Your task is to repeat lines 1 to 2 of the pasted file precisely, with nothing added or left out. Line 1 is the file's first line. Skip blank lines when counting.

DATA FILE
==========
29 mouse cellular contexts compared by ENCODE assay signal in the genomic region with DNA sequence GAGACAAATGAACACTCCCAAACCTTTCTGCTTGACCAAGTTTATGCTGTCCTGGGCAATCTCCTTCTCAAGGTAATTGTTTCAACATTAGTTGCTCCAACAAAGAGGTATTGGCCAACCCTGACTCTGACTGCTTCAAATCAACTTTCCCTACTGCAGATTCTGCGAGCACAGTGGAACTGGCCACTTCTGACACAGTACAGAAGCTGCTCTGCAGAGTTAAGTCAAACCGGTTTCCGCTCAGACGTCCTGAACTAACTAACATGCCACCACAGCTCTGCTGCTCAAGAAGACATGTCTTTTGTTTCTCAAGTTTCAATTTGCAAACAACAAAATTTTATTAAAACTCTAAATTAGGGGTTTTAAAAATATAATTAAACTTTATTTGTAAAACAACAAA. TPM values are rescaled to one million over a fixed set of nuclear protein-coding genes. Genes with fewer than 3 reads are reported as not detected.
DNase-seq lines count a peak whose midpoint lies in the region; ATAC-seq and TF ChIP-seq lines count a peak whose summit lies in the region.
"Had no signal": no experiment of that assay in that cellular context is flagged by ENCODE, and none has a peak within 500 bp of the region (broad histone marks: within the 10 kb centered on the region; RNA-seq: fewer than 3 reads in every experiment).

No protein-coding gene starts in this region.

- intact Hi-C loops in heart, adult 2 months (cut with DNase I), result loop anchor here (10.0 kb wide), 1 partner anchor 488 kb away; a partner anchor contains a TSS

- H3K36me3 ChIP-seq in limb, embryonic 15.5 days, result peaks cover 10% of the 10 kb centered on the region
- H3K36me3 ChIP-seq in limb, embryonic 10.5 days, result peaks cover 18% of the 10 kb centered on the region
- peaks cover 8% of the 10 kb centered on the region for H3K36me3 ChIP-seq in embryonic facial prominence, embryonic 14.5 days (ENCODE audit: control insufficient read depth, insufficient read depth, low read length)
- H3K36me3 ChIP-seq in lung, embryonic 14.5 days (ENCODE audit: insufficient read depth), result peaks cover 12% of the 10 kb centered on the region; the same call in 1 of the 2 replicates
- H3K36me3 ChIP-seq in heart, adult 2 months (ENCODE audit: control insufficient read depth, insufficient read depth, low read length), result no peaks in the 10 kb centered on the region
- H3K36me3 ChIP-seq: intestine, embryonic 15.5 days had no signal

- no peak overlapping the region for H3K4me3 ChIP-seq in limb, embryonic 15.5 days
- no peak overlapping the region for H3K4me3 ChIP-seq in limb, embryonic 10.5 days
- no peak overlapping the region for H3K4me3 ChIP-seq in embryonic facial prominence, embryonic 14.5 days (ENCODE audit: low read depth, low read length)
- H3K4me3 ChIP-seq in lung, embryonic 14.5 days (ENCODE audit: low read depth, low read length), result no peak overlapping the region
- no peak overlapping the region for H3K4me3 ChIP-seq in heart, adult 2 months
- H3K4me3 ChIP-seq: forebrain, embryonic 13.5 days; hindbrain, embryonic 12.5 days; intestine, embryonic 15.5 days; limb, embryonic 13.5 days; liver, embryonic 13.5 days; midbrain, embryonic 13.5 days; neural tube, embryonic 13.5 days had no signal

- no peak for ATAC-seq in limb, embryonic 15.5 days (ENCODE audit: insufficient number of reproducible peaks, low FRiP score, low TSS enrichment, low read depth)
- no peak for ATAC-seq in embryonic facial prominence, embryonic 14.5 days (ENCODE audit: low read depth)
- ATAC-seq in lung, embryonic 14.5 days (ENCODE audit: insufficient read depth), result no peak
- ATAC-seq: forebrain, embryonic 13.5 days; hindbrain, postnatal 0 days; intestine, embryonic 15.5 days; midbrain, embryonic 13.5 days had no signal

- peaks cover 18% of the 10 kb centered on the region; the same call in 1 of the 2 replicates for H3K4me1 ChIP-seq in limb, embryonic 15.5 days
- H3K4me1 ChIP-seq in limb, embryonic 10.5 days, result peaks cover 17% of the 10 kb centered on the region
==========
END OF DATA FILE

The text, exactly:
29 mouse cellular contexts compared by ENCODE assay signal in the genomic region with DNA sequence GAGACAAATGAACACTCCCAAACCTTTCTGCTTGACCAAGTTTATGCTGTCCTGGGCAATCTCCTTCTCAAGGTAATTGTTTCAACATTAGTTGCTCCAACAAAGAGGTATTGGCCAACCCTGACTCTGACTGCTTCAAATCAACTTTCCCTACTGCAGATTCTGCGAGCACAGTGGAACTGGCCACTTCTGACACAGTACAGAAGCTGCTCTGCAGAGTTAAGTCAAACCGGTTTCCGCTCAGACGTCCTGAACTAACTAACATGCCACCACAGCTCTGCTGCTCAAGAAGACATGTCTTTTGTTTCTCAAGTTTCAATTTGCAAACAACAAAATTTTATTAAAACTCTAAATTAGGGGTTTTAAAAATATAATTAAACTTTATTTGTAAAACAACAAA. TPM values are rescaled to one million over a fixed set of nuclear protein-coding genes. Genes with fewer than 3 reads are reported as not detected.
DNase-seq lines count a peak whose midpoint lies in the region; ATAC-seq and TF ChIP-seq lines count a peak whose summit lies in the region.